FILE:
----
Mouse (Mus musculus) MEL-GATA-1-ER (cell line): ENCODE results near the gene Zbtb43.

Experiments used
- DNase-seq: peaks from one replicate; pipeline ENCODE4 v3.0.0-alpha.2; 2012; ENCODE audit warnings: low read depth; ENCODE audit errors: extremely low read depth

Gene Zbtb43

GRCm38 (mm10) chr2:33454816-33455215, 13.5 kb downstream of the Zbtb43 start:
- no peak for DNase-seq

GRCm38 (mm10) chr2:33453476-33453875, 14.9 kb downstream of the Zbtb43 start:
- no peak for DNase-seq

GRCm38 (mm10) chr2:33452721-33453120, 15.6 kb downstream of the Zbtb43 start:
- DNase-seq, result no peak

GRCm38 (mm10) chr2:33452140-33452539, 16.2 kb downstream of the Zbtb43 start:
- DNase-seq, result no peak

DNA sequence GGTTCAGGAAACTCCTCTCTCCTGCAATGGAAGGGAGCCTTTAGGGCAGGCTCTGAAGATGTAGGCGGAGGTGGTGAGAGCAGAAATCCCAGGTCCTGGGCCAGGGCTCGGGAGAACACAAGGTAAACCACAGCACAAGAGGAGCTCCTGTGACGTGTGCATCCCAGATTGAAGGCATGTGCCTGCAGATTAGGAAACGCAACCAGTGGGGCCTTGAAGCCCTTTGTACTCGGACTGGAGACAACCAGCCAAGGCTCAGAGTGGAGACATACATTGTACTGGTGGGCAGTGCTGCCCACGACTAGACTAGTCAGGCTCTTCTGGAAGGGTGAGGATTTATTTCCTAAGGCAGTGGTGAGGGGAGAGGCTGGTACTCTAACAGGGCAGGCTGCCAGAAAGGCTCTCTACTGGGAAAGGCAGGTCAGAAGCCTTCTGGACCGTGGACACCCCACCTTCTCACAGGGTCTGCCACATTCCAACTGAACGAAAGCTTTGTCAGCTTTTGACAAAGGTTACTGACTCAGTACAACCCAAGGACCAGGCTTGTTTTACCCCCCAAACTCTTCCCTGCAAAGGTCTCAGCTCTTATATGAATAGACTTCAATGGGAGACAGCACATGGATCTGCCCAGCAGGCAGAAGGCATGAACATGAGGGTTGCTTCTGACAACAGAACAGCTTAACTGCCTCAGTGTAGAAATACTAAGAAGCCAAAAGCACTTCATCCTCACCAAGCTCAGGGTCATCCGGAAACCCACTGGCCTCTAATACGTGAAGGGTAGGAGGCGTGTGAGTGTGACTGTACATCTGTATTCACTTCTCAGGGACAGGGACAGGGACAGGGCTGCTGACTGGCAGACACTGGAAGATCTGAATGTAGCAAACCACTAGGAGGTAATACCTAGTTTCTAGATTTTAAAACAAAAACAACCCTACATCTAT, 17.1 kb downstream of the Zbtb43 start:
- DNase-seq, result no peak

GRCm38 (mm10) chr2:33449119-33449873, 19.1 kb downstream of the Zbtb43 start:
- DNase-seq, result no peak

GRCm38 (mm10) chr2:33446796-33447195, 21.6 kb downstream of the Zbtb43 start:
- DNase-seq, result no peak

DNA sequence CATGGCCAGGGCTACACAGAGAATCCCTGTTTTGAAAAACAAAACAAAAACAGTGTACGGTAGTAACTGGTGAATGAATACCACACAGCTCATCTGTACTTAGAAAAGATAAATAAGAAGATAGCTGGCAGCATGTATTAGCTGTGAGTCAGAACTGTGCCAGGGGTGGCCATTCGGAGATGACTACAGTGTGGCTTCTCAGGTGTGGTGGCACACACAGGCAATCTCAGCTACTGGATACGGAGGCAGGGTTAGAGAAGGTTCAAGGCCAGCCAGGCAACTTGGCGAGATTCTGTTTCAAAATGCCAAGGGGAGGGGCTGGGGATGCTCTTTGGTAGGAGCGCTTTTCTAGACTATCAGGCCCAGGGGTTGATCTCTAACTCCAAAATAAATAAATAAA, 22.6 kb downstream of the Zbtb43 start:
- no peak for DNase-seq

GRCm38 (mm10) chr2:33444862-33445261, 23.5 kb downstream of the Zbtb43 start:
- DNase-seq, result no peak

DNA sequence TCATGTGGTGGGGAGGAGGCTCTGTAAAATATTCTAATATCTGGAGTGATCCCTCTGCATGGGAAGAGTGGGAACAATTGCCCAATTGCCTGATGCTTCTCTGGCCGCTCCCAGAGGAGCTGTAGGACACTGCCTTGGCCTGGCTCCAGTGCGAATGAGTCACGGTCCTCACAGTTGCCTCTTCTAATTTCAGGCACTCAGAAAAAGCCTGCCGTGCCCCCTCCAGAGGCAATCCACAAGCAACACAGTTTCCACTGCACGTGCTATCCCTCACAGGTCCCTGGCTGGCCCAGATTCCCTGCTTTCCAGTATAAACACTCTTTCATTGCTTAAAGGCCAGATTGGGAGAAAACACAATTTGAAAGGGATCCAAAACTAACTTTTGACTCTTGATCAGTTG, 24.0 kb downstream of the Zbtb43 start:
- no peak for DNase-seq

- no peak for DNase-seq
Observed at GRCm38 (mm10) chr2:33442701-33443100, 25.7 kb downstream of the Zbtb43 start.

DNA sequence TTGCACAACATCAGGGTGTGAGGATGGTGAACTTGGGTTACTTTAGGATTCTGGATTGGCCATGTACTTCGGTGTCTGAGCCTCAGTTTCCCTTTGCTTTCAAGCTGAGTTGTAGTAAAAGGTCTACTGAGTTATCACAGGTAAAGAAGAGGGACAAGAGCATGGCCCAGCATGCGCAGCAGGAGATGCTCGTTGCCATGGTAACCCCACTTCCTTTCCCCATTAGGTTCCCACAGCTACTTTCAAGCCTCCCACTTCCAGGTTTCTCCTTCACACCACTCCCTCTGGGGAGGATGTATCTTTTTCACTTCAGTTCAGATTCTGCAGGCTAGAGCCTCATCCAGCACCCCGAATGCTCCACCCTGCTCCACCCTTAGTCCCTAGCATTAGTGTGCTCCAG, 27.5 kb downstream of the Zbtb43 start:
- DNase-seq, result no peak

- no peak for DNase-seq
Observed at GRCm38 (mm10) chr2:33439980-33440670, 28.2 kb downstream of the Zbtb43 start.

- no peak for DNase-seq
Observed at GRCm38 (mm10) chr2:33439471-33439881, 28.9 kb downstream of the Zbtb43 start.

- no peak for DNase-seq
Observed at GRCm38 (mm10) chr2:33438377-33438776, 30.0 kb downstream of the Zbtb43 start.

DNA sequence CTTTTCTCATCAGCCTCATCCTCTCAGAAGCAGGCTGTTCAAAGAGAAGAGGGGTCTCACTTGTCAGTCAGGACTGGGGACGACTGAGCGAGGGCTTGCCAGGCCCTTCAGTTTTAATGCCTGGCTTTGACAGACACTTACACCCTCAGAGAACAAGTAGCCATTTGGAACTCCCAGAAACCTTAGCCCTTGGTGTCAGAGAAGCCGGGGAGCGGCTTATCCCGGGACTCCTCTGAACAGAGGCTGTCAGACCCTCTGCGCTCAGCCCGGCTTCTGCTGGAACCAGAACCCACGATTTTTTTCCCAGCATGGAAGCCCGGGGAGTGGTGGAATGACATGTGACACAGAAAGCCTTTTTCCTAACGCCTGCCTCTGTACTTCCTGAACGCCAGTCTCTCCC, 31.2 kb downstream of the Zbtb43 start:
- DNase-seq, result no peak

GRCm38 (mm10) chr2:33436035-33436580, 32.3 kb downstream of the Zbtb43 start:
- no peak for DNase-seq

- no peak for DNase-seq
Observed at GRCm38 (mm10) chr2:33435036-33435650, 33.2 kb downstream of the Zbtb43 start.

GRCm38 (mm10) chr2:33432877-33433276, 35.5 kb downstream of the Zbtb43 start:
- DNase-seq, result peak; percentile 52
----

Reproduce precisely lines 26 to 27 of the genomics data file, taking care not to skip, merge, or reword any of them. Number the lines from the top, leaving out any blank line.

Observed at GRCm38 (mm10) chr2:33442701-33443100, 25.7 kb downstream of the Zbtb43 start.

DNA sequence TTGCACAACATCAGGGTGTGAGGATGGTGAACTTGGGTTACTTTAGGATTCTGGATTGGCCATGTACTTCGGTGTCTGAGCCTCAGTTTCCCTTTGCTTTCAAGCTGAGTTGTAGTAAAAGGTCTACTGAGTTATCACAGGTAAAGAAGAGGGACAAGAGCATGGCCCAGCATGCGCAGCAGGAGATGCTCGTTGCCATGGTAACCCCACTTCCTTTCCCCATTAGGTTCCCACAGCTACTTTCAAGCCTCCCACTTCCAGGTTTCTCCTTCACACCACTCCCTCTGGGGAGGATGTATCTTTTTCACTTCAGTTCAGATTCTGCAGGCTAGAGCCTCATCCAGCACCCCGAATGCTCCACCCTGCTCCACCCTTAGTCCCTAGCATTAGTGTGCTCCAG, 27.5 kb downstream of the Zbtb43 start: